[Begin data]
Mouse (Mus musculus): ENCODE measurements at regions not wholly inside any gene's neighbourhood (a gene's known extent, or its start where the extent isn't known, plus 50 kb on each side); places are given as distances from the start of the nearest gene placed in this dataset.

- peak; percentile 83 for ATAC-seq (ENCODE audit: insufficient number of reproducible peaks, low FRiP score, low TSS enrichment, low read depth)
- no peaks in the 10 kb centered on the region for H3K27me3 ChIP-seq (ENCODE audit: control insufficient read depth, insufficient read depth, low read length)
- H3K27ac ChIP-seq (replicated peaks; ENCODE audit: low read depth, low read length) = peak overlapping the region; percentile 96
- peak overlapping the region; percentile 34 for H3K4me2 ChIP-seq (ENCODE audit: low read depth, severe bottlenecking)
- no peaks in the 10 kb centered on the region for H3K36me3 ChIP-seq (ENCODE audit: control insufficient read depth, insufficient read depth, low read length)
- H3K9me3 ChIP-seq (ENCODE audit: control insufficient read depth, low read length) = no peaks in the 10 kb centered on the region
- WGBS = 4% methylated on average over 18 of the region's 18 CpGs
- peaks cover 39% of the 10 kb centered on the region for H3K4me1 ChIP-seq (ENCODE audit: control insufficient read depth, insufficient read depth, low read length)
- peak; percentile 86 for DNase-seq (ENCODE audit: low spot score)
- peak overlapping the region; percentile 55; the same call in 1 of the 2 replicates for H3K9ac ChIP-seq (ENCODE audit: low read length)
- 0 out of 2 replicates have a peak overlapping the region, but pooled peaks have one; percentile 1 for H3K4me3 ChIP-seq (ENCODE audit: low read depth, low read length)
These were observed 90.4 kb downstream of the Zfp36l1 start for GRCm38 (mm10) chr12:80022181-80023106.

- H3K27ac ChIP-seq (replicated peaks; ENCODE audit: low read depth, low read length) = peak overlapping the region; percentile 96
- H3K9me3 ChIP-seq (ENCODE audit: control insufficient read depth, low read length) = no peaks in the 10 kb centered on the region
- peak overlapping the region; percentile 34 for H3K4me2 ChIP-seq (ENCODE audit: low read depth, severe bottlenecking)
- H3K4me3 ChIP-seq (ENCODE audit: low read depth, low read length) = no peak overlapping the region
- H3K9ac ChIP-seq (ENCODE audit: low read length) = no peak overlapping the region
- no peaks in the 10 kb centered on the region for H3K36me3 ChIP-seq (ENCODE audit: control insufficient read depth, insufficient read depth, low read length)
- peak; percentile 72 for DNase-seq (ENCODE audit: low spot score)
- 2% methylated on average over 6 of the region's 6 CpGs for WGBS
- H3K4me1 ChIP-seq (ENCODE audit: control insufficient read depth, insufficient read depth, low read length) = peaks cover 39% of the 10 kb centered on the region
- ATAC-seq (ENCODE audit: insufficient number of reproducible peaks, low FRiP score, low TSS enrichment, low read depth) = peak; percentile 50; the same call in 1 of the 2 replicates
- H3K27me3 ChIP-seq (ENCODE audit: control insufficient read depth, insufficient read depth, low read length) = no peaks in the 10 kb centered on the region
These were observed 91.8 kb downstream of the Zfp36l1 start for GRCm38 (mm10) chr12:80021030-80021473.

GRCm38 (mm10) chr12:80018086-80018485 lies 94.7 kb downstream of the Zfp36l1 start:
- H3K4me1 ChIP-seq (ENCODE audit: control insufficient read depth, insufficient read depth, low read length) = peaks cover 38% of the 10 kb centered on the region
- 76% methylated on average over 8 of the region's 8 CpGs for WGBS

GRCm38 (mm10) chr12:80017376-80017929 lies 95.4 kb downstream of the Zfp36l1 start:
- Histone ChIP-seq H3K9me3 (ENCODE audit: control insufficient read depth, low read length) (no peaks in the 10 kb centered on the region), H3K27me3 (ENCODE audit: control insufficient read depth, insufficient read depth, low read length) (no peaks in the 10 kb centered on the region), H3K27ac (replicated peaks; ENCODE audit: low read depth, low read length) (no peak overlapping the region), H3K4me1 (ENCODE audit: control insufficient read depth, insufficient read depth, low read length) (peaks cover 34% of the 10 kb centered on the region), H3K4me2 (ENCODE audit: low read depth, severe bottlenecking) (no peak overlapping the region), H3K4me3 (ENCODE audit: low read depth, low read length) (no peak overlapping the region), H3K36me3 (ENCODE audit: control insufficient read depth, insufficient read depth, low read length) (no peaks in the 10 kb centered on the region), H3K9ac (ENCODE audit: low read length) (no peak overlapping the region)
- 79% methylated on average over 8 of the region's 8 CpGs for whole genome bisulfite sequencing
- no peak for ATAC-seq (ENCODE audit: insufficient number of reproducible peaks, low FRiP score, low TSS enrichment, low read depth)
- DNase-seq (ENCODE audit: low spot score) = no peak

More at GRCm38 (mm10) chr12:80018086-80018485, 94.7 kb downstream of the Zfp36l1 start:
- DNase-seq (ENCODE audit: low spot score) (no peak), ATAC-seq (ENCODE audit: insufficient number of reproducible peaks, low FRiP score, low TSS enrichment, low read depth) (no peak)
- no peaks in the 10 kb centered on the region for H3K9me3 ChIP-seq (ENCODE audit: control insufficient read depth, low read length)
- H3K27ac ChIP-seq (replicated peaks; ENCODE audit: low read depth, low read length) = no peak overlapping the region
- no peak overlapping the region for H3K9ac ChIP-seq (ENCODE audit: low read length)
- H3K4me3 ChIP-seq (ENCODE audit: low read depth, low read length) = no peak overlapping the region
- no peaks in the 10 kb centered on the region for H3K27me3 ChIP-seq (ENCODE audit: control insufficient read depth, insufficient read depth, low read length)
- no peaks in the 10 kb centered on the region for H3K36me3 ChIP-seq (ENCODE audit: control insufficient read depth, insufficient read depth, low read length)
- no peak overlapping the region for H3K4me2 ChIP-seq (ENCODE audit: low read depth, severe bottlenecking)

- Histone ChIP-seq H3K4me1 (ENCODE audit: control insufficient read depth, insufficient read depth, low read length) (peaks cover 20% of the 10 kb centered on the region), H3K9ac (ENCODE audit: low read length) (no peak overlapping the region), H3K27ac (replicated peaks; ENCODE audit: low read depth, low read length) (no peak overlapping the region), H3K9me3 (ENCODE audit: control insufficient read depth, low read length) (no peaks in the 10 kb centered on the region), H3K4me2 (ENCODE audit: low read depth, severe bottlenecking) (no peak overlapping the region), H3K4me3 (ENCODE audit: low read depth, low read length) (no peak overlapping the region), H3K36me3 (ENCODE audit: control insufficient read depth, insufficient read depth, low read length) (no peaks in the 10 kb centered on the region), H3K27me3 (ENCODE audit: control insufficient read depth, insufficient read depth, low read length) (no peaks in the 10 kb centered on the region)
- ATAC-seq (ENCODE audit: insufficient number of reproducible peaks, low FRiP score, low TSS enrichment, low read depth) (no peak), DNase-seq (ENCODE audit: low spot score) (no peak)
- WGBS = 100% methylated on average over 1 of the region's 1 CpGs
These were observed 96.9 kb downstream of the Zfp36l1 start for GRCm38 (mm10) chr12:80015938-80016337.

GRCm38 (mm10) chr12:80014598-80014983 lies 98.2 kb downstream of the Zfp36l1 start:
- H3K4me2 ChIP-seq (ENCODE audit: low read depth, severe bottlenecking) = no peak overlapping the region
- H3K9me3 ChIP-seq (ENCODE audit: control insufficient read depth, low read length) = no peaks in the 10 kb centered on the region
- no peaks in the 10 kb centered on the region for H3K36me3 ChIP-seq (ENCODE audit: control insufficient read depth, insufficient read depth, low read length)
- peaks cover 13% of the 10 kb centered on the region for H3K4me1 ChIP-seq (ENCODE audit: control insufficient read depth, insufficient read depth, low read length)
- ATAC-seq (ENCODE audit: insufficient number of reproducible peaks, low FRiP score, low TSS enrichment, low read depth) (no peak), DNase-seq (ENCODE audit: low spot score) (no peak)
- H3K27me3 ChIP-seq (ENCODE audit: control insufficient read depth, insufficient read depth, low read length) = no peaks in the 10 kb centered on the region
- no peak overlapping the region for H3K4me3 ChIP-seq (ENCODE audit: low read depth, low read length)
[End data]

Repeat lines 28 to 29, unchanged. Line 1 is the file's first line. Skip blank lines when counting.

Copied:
- 76% methylated on average over 8 of the region's 8 CpGs for WGBS

GRCm38 (mm10) chr12:80017376-80017929 lies 95.4 kb downstream of the Zfp36l1 start: